The amended complaint alleges, as did the original one, that on August 2, 1892, the action came regularly on for trial, and that judgment was duly recovered by the plaintiff therein, and entered; "that the defendant corporation, the said California Savings Bank of San Diego, and all its managers, officers, counselors, attorneys, agents, and others acting in aid or assistance of it or them, be, each and everyone of them, and are, each and everyone of them, enjoined and prohibited from the transaction of any further business as said corporation;" and that it was thereby further "ordered and adjudged that Eli H. Murray, of the city of San Diego, is hereby appointed receiver of all the assets and properties of the said defendant corporation, and that he is hereby empowered to sue for and prosecute to determination all indebtedness due said defendant, and to collect, adjust, and settle all claims in favor of said defendant; and that he shall have the right to defend all suits instituted against said corporation, and that he shall allow and adjust, under the control of this court, all the claims against said bank, and, when determined, shall pay to the creditors of said bank such dividends as may from time to time be declared by this court; and to do and perform such further acts as may be provided by law or the further order of this court." And it is alleged that thereupon the plaintiff, Murray, duly qualified as such receiver, and entered upon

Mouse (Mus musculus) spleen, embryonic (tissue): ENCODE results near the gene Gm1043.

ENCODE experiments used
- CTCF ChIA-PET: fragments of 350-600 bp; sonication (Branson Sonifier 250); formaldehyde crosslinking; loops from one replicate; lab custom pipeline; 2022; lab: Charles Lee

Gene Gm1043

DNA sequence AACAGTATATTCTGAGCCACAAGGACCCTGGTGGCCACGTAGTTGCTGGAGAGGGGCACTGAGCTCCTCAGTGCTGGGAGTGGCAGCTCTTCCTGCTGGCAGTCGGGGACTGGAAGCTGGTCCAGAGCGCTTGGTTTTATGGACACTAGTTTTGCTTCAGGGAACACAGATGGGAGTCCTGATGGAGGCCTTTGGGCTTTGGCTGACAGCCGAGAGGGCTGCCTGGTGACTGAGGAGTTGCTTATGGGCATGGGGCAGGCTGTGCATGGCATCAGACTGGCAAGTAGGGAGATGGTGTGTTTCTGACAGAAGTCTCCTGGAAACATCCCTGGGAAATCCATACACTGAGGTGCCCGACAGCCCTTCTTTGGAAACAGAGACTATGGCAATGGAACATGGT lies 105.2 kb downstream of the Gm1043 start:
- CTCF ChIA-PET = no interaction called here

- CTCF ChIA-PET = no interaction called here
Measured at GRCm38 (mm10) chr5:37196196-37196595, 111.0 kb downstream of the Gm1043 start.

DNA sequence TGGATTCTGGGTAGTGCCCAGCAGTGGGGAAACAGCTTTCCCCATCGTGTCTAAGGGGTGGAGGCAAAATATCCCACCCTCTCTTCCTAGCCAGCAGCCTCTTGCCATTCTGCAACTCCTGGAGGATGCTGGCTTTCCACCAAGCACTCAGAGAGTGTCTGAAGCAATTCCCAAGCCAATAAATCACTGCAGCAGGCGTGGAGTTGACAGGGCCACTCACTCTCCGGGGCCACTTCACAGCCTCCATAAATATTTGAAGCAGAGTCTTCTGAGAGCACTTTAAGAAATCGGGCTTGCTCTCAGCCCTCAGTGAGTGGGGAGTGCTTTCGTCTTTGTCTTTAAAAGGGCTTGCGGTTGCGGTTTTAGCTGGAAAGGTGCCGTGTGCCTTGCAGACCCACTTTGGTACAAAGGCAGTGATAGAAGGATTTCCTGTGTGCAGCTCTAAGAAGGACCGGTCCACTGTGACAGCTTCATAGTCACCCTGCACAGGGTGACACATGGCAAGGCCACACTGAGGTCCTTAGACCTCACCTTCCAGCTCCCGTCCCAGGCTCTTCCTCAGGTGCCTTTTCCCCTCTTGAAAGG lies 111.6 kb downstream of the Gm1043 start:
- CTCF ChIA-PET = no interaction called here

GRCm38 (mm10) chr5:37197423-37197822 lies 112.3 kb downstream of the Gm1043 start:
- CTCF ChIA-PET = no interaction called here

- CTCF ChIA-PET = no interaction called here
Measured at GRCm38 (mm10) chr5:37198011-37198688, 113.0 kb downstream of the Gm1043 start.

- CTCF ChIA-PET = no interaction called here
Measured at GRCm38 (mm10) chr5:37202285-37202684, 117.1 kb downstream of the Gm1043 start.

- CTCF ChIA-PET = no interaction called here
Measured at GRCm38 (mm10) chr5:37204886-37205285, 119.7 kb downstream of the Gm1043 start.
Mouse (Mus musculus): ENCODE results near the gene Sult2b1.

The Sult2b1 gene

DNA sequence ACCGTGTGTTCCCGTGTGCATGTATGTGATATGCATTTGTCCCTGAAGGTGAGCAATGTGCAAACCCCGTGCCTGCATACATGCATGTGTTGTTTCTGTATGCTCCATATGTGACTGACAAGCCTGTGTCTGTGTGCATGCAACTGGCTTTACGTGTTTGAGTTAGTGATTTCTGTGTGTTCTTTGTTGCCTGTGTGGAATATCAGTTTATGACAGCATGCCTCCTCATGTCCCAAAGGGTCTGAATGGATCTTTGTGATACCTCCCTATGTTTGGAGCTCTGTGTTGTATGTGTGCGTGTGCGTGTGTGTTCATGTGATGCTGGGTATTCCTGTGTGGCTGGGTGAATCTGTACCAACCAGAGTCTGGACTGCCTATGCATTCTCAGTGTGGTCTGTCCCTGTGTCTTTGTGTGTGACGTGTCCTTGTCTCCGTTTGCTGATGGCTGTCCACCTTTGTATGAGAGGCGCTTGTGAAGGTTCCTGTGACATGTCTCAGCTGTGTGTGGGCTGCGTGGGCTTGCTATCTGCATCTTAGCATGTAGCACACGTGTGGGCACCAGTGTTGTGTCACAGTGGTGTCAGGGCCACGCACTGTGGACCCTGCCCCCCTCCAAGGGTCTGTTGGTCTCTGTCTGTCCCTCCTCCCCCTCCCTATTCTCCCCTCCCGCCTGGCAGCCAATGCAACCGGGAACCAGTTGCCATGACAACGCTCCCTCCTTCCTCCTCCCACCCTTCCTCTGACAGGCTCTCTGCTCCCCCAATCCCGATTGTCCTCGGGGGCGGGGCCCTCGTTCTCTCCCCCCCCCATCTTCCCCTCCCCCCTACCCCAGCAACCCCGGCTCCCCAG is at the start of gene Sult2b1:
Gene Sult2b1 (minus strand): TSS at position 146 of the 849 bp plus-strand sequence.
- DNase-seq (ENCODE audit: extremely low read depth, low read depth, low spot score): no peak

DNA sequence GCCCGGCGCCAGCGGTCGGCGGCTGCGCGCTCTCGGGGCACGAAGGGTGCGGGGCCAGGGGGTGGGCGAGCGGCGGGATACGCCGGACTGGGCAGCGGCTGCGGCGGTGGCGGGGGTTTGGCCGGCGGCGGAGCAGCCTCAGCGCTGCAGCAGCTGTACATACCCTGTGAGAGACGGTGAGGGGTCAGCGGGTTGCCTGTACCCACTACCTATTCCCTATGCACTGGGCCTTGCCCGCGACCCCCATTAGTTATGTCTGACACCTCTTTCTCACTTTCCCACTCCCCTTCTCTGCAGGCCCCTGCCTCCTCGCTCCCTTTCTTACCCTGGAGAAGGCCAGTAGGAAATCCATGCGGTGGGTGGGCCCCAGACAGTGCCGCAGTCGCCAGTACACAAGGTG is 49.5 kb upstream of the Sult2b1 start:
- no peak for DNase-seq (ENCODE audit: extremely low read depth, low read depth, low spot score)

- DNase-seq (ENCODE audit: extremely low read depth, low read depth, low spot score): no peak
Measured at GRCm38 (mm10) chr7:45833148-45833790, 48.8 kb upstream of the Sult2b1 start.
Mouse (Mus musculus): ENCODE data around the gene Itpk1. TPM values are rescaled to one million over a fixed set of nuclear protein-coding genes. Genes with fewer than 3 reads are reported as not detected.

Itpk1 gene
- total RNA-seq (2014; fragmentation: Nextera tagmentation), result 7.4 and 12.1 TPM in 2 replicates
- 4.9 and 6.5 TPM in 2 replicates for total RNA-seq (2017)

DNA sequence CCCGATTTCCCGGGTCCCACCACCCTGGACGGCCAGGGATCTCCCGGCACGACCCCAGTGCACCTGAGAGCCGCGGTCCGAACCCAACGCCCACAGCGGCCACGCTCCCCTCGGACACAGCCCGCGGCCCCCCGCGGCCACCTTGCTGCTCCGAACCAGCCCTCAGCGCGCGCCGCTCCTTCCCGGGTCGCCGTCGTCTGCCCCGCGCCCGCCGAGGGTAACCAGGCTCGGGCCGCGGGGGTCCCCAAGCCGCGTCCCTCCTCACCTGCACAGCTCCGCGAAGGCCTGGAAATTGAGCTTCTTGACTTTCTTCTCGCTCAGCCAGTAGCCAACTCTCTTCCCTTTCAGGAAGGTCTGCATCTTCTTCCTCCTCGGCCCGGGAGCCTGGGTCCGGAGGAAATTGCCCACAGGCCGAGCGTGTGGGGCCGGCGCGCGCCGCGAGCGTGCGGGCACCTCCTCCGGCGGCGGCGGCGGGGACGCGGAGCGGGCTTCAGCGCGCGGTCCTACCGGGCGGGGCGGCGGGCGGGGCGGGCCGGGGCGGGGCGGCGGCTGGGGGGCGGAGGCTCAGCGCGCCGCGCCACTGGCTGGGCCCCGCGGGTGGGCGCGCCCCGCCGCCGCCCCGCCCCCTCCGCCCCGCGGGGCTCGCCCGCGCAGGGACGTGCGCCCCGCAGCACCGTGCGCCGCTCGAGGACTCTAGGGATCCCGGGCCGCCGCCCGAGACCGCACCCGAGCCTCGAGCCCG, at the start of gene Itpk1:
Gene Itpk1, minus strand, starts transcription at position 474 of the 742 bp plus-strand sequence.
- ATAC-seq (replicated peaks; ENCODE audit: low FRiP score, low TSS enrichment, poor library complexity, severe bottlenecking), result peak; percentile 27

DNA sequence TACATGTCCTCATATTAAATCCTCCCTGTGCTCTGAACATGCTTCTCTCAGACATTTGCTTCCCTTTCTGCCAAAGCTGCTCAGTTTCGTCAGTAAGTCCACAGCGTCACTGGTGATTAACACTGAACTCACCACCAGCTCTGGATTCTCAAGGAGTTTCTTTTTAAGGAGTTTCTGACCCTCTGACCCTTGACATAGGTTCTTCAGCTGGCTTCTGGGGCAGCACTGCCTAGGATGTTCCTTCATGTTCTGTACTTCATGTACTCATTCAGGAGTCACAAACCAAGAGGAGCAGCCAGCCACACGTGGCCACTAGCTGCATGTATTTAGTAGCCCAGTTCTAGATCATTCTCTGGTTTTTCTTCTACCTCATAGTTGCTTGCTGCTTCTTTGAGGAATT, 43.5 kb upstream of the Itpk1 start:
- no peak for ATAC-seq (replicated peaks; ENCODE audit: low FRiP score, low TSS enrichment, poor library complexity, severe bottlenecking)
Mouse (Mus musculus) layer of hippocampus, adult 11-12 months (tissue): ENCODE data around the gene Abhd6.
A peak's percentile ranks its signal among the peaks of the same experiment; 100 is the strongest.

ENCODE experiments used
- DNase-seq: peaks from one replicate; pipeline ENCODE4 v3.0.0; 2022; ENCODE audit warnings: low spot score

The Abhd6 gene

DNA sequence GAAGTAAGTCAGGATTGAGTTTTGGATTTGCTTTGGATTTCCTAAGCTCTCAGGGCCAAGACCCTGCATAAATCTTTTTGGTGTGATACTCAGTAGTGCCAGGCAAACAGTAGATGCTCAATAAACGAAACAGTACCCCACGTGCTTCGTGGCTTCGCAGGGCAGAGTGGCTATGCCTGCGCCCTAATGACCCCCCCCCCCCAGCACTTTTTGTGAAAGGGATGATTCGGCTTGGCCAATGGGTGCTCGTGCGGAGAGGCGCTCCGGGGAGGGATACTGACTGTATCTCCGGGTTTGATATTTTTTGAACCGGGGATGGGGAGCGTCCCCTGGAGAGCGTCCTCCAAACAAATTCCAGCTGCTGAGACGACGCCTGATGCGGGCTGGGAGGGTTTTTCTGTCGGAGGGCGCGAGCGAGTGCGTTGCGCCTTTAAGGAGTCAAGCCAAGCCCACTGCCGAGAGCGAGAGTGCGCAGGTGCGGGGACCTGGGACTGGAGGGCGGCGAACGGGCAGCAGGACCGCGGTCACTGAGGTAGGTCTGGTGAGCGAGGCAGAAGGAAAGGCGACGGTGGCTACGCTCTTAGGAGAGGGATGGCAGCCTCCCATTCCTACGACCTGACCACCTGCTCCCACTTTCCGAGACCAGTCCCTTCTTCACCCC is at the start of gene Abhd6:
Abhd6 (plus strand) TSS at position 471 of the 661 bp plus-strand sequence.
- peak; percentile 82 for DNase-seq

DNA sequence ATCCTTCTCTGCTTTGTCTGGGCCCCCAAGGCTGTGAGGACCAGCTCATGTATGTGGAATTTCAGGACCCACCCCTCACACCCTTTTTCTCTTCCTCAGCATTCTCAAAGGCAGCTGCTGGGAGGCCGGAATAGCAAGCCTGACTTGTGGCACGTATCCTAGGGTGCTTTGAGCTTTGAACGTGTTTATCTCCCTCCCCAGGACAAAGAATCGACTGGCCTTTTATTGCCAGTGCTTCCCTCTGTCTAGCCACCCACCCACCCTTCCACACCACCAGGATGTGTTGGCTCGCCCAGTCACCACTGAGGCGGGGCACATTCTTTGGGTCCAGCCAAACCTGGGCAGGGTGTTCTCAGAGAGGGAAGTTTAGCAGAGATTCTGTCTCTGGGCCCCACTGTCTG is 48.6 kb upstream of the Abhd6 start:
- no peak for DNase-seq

discharge ofhisdtttles as and that' said i ,Jtl,dgnlent has never been set aside or modified, hut still remains. in full force and effect, and that said plaintiff ever since has, been, and now is, the duly qualified and acting receiver of the bank. , ,As stated by the court when considering the demurrer to the original complaint, the remedy pursued by the attorney general in the case of the savings bank in question being statutory only, the court that took jurisdiction for its enforcement was limited in its powers by the statute under which it acted. East Tennessee, V. & G. R. Co. v. Southel'n Tel. Co., 112 U. S. 306, 5 Sup. Ct. 168; Windsor v. McVeigh, 93 U. So 276. Being satisfied that the demurrer to the original complaint was properly sustained, for reasons given in the opinionJthen filed, the question now is whether jurisdiction in the superior court to appoint a receiver of the property of the insolvent bank in the action brought by the attorney general of the state, in the name of the people of the state, is, shown by the further allegations ,contained in the amended complaint that such action was brought "upon the complaint of the board of bank' commissioners . of the state of California," and that all of the creditors of the bank "duly appeared in said action, and by their petition, duly filed therein, requested said court to appoint a receiver to take charge of and close up the business, of said savings bank, under the direction of said court and the board of bank commissioners of the state of California." As will have been noticed, the provision of the statute in question is that in the event the bank commissioners ascertain that any cor· poration to which the act applies has been guilty of violating its charter, or any other law, or is conducting business in an unsafe manner, they shall notify the attorney general of such fact, "who, after examination, in his discretion may commence suit in the proper court against such corporation to enjoin and prohibit the transaction of any further business by such corporation, and, upon the hearing of the case, if the judge of the court where the case is tried shall be of the opinion that it is unsafe for the parties interested or for such corporation to continue to transact business, and that such corporation or institution is insolvent, he shall issue the injunction applied for by said commissioners and attorney general, who shall cause said injunction to be served according to law. And said. judge shall further direct said commissioners to take such proceedings against such corporation as may be decided upon by its creditors." That, as said in the former opinion herein, "is the extent of the judgment authorized by the statute to be entered in the suit authorized by the attorney general. That is to say, the enjoining of any further transaction of business by the insolvent corporation, and an order that the commissioners take such proceedings against such corporation as may be decided upon by its creditors. The em· bracing of the appointment of a receiver in such a judgment was beyond the power of the court, because beyond the scope of the statute ander and by virtue of which alone the court was acting. A receiver is an officer of the court, and, when appointed and his powers put in motion, the property of which he is appointed receiver